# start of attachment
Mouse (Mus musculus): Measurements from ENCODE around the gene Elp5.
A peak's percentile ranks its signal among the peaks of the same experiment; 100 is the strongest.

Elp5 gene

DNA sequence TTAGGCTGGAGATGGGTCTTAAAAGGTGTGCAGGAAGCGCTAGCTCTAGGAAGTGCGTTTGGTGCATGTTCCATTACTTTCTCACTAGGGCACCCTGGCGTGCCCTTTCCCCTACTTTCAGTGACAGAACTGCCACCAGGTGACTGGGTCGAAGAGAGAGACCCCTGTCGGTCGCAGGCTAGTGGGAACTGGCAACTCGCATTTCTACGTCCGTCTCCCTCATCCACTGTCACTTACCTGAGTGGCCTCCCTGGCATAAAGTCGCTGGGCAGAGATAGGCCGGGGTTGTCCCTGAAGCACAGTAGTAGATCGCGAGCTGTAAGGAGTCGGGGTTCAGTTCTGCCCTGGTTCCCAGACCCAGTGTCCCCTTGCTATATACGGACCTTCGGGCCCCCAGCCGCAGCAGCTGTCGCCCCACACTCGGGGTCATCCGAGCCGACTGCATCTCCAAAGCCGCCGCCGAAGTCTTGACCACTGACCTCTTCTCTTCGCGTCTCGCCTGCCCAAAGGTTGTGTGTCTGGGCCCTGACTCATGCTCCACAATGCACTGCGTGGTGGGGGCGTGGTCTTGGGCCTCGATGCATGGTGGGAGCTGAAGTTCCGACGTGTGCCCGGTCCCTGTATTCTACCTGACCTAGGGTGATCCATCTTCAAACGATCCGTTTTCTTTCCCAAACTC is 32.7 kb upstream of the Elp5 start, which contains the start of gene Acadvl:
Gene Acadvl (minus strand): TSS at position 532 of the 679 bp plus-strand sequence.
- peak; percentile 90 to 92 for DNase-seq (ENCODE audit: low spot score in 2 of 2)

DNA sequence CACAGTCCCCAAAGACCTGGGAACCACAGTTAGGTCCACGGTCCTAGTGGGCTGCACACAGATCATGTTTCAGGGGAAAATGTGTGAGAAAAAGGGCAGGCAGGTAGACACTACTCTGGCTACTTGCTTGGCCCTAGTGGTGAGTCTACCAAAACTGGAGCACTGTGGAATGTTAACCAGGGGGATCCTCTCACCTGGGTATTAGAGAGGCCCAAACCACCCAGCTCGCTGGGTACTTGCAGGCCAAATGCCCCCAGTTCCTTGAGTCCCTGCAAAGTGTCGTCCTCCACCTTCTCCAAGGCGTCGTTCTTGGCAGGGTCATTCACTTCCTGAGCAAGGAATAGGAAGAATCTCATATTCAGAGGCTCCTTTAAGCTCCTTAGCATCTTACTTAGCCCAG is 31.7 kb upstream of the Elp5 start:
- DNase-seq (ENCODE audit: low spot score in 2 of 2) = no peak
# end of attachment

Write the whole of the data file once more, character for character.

Mouse (Mus musculus): Measurements from ENCODE around the gene Elp5.
A peak's percentile ranks its signal among the peaks of the same experiment; 100 is the strongest.

Elp5 gene

DNA sequence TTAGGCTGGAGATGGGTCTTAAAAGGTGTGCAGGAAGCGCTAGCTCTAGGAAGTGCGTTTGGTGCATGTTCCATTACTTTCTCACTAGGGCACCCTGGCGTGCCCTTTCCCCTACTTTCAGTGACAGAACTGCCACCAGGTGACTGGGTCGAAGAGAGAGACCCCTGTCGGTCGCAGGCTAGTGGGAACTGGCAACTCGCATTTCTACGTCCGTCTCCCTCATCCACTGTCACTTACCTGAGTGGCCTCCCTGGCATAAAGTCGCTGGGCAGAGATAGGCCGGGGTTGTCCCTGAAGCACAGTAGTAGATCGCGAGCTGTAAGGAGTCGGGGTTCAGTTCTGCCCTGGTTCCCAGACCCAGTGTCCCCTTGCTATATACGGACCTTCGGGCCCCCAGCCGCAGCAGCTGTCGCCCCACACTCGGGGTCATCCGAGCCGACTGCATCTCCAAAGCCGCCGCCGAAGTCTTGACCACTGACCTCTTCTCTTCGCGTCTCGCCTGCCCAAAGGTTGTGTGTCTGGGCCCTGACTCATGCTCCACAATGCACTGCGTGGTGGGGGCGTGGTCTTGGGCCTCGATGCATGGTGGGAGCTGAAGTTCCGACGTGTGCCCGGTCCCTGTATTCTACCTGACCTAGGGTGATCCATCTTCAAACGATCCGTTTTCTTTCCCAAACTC is 32.7 kb upstream of the Elp5 start, which contains the start of gene Acadvl:
Gene Acadvl (minus strand): TSS at position 532 of the 679 bp plus-strand sequence.
- peak; percentile 90 to 92 for DNase-seq (ENCODE audit: low spot score in 2 of 2)

DNA sequence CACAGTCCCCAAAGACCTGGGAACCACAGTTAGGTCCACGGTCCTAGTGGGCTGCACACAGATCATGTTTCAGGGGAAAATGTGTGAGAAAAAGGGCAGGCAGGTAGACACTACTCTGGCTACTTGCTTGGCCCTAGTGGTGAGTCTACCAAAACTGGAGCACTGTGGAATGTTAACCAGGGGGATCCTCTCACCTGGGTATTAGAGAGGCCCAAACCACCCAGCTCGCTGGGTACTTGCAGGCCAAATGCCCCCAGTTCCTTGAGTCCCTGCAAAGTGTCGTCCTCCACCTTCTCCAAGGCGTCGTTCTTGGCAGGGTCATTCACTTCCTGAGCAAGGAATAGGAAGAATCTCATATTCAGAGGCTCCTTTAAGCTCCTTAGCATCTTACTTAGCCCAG is 31.7 kb upstream of the Elp5 start:
- DNase-seq (ENCODE audit: low spot score in 2 of 2) = no peak